Bose doesn't change its physical design between headphones too much, so if you've ever tried on a pair of Bose headphones and found them comfy, we think you'll have similar sentiments about the QuietComfort 35 II. It has widely spaced, fluffy padding that accepts any sized ears and provides a cozy fit. And, for you vegans out there, the leather is synthetic.
This is one area where the QuietComfort 35 II really outperforms its main competitor, the Sony MDR1000X. By comparison the Sony's ear pieces are shallow and have less padding, so those with larger ears may find them feeling a bit cramped. If you have smaller ears they're just as good as the QuietComfort 35 II.
The QuietComfort 35 II is quite easy to use and shard the top score of 8 out of 10 in our user friendliness testing.
The QuietComfort 35 II was easy to pair with both android and iOS devices in our testing. In fact, it can pair with multiple devices at one time, allowing you to switch between all the paired devices with a push of a button. So you can be watching a movie on your tablet, and then push a button on the headphones to switch over to your phone when you feel it vibrating in your pocket. This added feature was one thing that earned it one of the highest scores in this metric.
The QuietComfort 35 II features simple on headphone controls, with multi-function buttons that can play and pause music and adjust the volume. Double and triple tapping the middle button can move tracks forward or back. Holding that same button down summons Siri for iOS users. There is also a new dedicated Google Assistant button that can summon Google voice commands. These are nice features to have, but their usefulness really depends on how much you use Siri or Google Assistant in the first place. There is also an app that lets you fine tune audio and noise cancellation settings. We found the app quite intuitive to use, but generally we found the default settings to be better than any tinkering we did.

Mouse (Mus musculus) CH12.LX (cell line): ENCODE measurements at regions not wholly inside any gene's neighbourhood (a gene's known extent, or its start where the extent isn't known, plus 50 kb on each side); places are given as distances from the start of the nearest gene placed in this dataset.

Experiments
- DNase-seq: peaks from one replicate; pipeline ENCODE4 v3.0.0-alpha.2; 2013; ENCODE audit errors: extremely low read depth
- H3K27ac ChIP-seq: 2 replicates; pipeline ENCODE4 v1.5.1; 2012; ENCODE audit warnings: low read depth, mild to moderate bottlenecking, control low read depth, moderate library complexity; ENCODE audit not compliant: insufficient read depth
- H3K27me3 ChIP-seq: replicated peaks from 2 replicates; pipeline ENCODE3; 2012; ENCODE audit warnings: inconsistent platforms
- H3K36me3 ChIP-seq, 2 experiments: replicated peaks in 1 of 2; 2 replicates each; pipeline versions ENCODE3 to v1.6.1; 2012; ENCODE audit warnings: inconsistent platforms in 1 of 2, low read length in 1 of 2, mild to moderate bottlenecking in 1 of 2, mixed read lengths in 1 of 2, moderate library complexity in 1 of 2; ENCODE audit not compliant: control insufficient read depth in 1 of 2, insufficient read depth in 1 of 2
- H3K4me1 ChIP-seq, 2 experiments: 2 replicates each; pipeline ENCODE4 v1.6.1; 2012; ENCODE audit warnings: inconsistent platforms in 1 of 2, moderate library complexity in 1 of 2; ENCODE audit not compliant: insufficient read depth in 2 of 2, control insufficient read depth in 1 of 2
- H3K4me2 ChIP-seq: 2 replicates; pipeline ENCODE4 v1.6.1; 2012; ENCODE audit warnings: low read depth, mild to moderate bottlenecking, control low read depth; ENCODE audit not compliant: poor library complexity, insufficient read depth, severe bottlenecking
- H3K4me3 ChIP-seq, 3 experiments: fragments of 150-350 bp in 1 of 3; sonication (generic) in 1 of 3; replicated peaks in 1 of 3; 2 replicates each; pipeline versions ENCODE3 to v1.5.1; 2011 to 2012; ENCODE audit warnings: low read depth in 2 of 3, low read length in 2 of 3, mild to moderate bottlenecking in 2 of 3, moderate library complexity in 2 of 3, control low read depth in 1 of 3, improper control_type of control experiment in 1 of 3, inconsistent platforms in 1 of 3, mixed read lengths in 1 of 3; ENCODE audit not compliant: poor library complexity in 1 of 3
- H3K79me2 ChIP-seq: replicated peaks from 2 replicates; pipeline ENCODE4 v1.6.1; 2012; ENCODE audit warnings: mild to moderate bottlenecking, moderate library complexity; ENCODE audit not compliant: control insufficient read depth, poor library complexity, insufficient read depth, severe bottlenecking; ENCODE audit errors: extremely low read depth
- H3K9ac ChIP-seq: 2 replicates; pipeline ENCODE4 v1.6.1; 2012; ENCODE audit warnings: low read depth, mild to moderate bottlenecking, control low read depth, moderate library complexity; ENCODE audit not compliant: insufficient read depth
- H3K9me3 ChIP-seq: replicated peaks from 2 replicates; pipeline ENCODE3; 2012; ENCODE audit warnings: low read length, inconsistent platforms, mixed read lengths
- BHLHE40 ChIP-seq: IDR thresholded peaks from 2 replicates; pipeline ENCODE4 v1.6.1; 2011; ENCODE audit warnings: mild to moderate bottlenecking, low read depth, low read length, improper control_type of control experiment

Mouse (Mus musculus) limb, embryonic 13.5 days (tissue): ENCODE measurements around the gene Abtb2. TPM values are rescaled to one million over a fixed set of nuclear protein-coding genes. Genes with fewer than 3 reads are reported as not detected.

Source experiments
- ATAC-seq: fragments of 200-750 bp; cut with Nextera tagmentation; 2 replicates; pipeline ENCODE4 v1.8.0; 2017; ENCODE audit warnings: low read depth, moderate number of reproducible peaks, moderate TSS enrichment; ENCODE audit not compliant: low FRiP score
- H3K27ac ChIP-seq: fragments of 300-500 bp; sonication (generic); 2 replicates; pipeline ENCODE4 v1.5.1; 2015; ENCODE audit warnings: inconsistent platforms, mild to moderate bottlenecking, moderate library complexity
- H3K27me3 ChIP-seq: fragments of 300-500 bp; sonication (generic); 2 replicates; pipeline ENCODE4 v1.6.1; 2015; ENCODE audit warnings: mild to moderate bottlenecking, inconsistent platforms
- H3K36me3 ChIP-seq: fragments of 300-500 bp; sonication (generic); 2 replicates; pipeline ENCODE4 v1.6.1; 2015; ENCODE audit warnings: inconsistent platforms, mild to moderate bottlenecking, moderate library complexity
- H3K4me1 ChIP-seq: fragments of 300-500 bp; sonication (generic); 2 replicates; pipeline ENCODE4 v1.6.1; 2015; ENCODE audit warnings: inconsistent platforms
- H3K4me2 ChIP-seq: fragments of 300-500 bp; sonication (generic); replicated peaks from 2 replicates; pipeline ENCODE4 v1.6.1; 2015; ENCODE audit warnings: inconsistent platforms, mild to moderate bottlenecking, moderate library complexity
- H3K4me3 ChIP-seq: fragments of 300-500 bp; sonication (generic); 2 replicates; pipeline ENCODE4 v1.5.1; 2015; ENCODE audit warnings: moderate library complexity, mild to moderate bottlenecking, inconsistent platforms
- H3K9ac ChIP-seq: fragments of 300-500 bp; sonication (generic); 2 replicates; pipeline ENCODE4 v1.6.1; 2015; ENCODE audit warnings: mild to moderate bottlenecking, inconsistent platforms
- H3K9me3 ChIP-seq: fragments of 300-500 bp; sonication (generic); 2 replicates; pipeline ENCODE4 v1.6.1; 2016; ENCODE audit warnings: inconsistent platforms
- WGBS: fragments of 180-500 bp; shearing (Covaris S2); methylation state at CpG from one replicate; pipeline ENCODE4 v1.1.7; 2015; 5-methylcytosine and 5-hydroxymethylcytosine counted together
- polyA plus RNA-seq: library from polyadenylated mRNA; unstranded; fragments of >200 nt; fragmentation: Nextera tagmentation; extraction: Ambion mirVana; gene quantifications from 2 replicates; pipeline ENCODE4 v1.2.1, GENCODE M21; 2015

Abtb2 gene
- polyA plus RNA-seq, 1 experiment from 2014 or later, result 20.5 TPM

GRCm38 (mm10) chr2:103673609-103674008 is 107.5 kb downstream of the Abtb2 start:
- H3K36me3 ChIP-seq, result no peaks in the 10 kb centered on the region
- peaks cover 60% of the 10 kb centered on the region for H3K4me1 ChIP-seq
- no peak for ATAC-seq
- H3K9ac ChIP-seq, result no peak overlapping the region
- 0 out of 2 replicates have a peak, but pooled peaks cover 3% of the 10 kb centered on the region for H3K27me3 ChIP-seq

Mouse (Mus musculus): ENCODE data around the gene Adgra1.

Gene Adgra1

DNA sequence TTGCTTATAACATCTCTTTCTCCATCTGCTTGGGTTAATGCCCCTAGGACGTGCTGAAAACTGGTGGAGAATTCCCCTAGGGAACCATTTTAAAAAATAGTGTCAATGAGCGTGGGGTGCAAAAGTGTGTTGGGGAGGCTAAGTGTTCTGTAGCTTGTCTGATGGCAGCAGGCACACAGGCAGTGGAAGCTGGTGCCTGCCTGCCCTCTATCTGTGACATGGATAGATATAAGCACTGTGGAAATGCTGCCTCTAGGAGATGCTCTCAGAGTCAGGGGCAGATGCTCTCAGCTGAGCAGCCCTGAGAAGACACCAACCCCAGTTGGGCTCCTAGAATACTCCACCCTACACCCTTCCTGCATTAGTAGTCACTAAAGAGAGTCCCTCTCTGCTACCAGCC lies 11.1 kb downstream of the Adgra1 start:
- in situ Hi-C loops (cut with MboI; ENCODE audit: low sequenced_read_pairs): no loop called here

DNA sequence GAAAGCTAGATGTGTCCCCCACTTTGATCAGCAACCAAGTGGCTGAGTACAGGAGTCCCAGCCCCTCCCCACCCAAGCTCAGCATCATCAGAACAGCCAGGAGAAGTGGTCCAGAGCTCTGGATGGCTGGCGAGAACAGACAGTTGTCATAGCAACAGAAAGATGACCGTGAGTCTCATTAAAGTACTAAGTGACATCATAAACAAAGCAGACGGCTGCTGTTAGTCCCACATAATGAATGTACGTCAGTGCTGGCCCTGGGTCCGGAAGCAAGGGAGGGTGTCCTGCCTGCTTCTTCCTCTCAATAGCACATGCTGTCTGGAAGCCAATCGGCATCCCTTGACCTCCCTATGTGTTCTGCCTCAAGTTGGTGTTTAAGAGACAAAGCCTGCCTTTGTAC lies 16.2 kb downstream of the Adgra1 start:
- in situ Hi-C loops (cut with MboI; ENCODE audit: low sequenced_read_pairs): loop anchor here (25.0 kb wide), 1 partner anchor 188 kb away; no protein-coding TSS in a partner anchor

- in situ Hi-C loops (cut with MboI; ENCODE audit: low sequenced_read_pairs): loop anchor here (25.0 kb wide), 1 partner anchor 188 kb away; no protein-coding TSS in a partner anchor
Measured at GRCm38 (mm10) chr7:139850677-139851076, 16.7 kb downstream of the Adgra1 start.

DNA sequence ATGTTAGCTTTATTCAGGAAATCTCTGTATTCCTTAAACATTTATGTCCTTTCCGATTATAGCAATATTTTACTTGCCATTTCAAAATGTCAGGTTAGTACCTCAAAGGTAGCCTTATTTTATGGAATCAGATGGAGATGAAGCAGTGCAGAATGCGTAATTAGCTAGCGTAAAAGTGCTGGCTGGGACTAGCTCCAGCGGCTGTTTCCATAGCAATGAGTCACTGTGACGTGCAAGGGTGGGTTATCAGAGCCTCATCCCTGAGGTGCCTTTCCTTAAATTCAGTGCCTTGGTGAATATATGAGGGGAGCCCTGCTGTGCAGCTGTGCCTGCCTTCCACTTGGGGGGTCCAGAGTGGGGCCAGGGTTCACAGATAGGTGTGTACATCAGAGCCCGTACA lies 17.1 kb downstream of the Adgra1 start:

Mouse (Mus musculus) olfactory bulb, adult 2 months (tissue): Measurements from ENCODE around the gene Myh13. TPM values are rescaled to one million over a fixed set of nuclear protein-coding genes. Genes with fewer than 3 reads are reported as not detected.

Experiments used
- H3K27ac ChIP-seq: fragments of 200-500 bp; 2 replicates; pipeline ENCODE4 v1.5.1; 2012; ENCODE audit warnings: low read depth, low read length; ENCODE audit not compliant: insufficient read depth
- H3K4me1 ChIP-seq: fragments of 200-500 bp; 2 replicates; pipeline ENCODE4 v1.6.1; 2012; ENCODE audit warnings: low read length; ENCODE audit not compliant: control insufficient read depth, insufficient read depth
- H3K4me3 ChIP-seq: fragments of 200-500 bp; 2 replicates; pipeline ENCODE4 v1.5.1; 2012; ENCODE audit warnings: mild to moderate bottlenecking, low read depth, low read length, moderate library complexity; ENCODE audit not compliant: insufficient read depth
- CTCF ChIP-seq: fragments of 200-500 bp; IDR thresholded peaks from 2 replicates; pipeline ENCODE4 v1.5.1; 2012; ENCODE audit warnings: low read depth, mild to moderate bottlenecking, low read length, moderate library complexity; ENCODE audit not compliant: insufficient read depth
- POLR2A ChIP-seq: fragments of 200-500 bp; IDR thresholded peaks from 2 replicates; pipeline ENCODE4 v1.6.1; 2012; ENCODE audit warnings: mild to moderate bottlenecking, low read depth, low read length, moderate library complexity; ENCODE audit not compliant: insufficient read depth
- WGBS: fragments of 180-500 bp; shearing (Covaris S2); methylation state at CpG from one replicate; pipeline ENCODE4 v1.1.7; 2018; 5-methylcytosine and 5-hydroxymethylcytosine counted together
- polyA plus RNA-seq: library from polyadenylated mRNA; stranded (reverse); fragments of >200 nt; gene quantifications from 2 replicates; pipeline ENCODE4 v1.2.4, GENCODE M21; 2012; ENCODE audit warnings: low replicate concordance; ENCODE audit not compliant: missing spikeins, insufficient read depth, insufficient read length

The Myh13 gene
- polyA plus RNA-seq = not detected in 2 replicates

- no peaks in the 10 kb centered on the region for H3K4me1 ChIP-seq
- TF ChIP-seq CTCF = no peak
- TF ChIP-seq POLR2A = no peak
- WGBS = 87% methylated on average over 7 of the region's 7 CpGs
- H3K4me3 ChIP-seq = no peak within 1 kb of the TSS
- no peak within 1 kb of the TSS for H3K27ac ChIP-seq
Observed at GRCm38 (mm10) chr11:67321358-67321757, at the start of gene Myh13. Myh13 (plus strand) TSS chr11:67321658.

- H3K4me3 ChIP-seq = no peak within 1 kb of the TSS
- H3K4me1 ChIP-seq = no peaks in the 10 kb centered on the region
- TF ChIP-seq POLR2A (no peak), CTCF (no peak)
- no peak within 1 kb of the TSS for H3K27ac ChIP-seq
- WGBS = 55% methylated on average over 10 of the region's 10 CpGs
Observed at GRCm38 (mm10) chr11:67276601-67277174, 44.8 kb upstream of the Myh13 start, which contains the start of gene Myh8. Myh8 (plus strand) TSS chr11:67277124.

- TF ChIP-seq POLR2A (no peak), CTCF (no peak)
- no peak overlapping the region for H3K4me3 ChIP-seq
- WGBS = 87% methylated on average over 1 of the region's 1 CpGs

This is one area where the QuietComfort 35 II outdid its main competitor, the Sony MDR1000X. The Sony uses touch sensitive controls. Though these controls lend a slightly sleeker look, they also aren't quite as intuitive as physical buttons, especially considering that you use the controls while the headphones are on your head and out of your sightline.
The QuietComfort 35 II have hinged ear pieces that allow them to fold up into a slim, included carrying case. The headphones themselves weight 10.9 ounces. The only model that outperformed the QuietComfort 35 II in this metric was the Beats Solo 3, which are noticeably lighter at 7.5 ounces and also includes a padded carrying case. The Sony MDR1000X earned the same score as the Sony MDR1000X, weighing in at a comparable 9.5 ounces and offering a carrying case that is nearly identical to Bose's.
The Bose QuietComfort 35 II lists for $350, which is quite a pretty penny. If you want the best sound and noise cancellation, however, that is the going rate. The main competitor to these headphones, the Sony MDR1000X list for $400, so this feels like a fair price considering their performance. However, if you can do without Google Assistant and slightly weaker bass, the Bose SoundLink Wireless II performs very similarly and lists for $280.
The Bose QuietComfort 35 II are high performing, noise cancelling headphones that offer pretty much everything you could want from a personal, wireless music device. If you're willing to sacrifice a bit of sound quality and bells and whistles there are slightly better values available, but if you want the best of everything these headphones are it.
If you're willing to order your headphones directly from Bose and don't mind paying an extra $100, you can completely customize the look of your headphones. And when we say completely, we mean completely. Check out the crazy ones we designed, just for fun.
— Max Mutter